At the beginning of "The Fly," Mr. Woodifield is visiting his friend, "the boss," who runs a firm in the City of London. Woodifield is repeatedly described as old, but in fact, the boss is five years older, though he is more vigorous and in better health. Woodifield has retired after suffering a stroke, and he is now bored with his life at home. He looks forward to his weekly visits to his old friends in the City as the highlight of his tedious life.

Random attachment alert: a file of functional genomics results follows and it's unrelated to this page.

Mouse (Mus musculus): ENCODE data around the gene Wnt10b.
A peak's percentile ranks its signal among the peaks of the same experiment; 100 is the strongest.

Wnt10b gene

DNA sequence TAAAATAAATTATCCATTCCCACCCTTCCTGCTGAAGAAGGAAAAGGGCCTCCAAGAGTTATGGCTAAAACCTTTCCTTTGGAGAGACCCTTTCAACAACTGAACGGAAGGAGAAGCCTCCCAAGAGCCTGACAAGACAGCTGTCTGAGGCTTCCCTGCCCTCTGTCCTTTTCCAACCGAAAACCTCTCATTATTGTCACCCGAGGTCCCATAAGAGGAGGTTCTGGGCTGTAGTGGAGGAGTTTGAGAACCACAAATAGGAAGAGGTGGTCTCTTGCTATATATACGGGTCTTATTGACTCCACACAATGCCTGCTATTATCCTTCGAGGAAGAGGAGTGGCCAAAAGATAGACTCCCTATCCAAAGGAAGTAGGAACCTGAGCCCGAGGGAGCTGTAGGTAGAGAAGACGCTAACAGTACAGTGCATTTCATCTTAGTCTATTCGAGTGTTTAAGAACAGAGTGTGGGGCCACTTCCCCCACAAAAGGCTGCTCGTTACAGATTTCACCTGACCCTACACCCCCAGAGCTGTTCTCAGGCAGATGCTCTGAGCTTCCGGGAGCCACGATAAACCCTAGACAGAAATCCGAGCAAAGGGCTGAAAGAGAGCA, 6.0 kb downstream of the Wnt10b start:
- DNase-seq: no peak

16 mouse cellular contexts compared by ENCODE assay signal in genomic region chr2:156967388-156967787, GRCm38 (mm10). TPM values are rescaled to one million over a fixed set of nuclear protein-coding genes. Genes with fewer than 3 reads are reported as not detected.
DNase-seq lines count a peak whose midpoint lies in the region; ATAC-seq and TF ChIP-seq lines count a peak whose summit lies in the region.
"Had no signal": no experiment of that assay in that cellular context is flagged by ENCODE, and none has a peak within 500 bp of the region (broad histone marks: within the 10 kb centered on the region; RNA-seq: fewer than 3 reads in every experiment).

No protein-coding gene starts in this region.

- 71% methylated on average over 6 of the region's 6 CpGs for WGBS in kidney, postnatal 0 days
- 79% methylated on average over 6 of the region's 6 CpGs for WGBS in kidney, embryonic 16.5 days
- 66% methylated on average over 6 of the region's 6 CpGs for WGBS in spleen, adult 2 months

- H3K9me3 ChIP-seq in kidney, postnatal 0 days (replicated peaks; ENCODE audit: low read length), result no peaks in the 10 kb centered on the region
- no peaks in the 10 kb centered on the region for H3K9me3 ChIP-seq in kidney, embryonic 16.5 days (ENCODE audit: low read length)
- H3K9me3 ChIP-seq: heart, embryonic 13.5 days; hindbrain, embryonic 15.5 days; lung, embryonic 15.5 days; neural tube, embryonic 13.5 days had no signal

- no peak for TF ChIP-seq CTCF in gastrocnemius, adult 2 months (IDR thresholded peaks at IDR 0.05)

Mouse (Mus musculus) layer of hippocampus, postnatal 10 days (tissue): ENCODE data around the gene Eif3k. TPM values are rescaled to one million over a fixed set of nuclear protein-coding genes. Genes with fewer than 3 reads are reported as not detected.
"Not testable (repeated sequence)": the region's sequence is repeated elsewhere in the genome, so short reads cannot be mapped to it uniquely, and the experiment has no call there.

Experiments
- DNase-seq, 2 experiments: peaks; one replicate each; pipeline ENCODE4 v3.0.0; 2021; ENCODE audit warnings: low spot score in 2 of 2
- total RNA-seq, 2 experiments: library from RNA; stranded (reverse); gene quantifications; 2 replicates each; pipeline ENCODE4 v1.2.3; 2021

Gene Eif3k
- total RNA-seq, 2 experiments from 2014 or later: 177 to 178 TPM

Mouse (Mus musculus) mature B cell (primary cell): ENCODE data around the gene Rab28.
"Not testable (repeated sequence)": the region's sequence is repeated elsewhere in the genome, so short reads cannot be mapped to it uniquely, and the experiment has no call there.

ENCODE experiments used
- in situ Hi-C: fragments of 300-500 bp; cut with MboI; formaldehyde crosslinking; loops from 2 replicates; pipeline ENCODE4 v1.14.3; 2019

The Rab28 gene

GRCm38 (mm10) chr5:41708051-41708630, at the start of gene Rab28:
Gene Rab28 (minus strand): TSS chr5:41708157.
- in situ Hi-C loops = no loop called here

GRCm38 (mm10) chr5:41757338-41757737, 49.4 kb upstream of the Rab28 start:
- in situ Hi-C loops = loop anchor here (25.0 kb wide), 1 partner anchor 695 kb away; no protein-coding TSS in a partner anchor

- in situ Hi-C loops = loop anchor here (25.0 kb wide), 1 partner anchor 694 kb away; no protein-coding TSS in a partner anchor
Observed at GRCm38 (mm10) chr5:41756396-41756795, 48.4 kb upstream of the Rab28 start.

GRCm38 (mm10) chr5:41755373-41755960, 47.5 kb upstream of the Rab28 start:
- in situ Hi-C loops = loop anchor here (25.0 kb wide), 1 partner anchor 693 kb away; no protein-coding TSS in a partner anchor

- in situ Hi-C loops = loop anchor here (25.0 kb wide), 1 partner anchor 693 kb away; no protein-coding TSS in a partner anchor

The dynamic between Mr. Woodifield and the boss, therefore, is one of friends and approximate equals of about the same age. The boss, however, is a busy man, while Woodifield has nothing to do and is lingering in his office, putting off the moment of his departure. The boss is not, on this particular day, annoyed or inconvenienced by Woodifield's presence. He is even rather pleased to have someone admire his office, and he generously invites Woodifield to stay and drink some whisky with him.
Nonetheless, there is a power imbalance in the boss's favor, and Mansfield suggests through Woodifield's demeanor and conversation, as well as the attitude of his wife and daughters, that he may sometimes be a nuisance to his old friend.